International Supply ChainMelissa Cupis, Managing Director, AGR Inventory UK, explains why companies doing business outside the EU can’t afford to ignore vital new legislation that affects their AEO status. This is a follow up post to our previous blog “All You Need to Know about the Authorised Economic Operator (AEO).”

By now, you’ve probably heard of the Authorised Economic Operator (AEO) programme, the EU’s response to the need to secure the international supply chain following the catastrophic events of 9/11. AEO applies to anyone that conducts customs related activities outside the European Union – exporters, importers, carriers, logistics companies, freight forwarders, manufacturers – to name but a few.

Achieving AEO status sets organisations apart from competitors in terms of supply chain excellence. It’s a badge of honour that shows a company meets important criteria such as holding a record of customs compliance, having management systems that allow customs controls, proven solvency and details of high-quality security and safety standards.

But did you know that the AEO programme is administered in the UK by the HMRC and that new tax changes are about to be introduced with the advent of a new European framework regulation for customs called Union Customs Code (UCC) in May 2016 i.e. next week?

Time to take a closer look
This presents a major challenge for supply chain professionals as they gear themselves up to the UCC or risk losing the well-deserved AEO accreditation they worked so hard to win. Let’s take a closer look at the key changes that could impact UK importers and exporters in May:

  • Reassessment of current AEO certificate holders – who must be compliant with all taxes related to their business activities over the past 3 years. They should also hold a professional qualification directly linked to their customs activities or at least demonstrate practical competence over the same three-year period. Failure to do so could jeopardise your AEO accreditation or mean stiff financial penalties.
  • Potential debt finance guarantee – A very important move is that AEO accreditation will entitle organisations to a 70% reduction in duty deferment guarantee for customs duties (actual debt), a benefit not available to non-AEO accredited companies. AEO certified companies are also entitled to request a waiver of their potential debt guarantees. This could cover customs duty and import VAT if they hold Customs Authorisation or Approvals for business activities such as customs warehousing, inward processing or temporary storage.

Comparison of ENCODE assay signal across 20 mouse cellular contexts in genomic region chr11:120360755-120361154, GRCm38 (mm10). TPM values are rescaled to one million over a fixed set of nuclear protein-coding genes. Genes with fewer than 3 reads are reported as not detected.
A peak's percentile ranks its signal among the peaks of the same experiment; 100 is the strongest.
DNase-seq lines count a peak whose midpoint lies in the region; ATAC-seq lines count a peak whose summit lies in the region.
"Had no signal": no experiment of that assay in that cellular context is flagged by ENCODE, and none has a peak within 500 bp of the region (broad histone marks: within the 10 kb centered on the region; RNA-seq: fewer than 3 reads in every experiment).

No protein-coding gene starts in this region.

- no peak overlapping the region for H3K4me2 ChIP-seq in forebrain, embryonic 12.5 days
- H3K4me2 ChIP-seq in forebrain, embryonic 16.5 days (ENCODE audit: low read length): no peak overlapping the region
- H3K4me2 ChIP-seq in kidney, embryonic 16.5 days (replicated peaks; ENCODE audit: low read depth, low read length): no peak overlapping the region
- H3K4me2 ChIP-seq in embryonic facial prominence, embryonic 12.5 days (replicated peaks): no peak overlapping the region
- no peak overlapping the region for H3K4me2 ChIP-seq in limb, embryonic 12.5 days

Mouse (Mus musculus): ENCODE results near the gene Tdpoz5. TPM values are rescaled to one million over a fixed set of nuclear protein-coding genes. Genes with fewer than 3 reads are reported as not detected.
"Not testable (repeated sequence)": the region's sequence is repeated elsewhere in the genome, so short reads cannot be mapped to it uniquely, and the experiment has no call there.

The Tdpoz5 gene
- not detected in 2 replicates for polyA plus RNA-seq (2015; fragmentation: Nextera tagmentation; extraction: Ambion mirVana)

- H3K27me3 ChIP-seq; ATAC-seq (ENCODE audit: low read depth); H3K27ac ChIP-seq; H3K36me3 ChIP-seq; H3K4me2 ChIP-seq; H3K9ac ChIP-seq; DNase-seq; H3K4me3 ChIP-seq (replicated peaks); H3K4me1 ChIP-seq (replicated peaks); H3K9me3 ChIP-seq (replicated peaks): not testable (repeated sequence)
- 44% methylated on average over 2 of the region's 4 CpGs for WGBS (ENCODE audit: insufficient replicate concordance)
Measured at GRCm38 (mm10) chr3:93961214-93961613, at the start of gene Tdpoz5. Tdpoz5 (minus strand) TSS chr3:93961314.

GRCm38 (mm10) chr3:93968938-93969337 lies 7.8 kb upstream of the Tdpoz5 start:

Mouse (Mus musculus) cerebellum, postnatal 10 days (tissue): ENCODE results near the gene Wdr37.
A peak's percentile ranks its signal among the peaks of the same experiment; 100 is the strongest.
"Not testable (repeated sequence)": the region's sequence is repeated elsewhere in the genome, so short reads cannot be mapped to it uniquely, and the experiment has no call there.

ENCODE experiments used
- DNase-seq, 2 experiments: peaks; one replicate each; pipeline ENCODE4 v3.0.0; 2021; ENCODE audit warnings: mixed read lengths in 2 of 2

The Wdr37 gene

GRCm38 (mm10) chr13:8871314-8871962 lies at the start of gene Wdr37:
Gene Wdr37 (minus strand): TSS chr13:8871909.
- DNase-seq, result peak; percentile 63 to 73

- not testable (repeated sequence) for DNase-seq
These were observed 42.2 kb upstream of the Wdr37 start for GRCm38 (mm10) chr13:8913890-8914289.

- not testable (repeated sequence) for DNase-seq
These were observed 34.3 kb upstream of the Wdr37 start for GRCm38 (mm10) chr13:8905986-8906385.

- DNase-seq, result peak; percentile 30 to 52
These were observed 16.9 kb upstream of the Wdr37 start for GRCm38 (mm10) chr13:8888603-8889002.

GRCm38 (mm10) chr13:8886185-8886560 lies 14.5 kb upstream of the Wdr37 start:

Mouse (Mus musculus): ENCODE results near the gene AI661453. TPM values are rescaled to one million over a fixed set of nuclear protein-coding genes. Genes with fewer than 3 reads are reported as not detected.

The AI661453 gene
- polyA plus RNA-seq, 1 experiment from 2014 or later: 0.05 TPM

Whether or not UCC legislation impacts your business sufficiently to warrant obtaining AEO accreditation, the commercial advantages are clear. Accreditation can generate cost benefits – depending on the level of certification achieved – anything from 5 to 15% of total import value.

  • Financial guarantee for ongoing use of simplified and special procedures – financial guarantees are required for all special procedures unless an organisation qualifies for a waiver or reduction. The amount must cover actual debts such as charges at import for goods being entered to their end use plus any potential debt. Potential debit includes customs duty and import VAT in specific circumstances such as where the economic operator is not established in the EU and where the authorisation involves more than one Member State. The level of potential debt is then released upon the submission of a bill of discharge.

In simple terms, failure to comply with new UCC procedural rulings will most likely reduce the reliable movement of goods across the whole supply chain.

  • Application of highest duty rate within a container or shipment to full contents – this means increased duty and/or freight costs arising from consolidation complexity. Potential delays in supply from logistics service providers could also follow as freight forwarders attempt to group goods by duty rate to save money.

A ticking time bomb
The UCC and its impact on the AEO scheme will affect the way imports and exports are viewed by the HMRC. The end result for not complying with future UCC changes are higher costs and the catastrophic potential for supply disruption.

Remember, companies don’t compete, supply chains do and this affects the bottom line. From May 2016, non-AEO accredited companies will have to dig deep into their pockets. Whilst the exact amount has not been finalised, rumours of percentages between 8-12% of inventory duty due are probably not far from the truth.

For those companies not yet convinced by AEO accreditation, now is the time to reconsider. There really is no time to lose, the clock is ticking and the impact on your business (and your job) could be devastating.

We are here to help you in any way that we can – send us an email at if you’d like more information or guidance on what to do. Don’t let your supply chain be delayed due to these new regulations!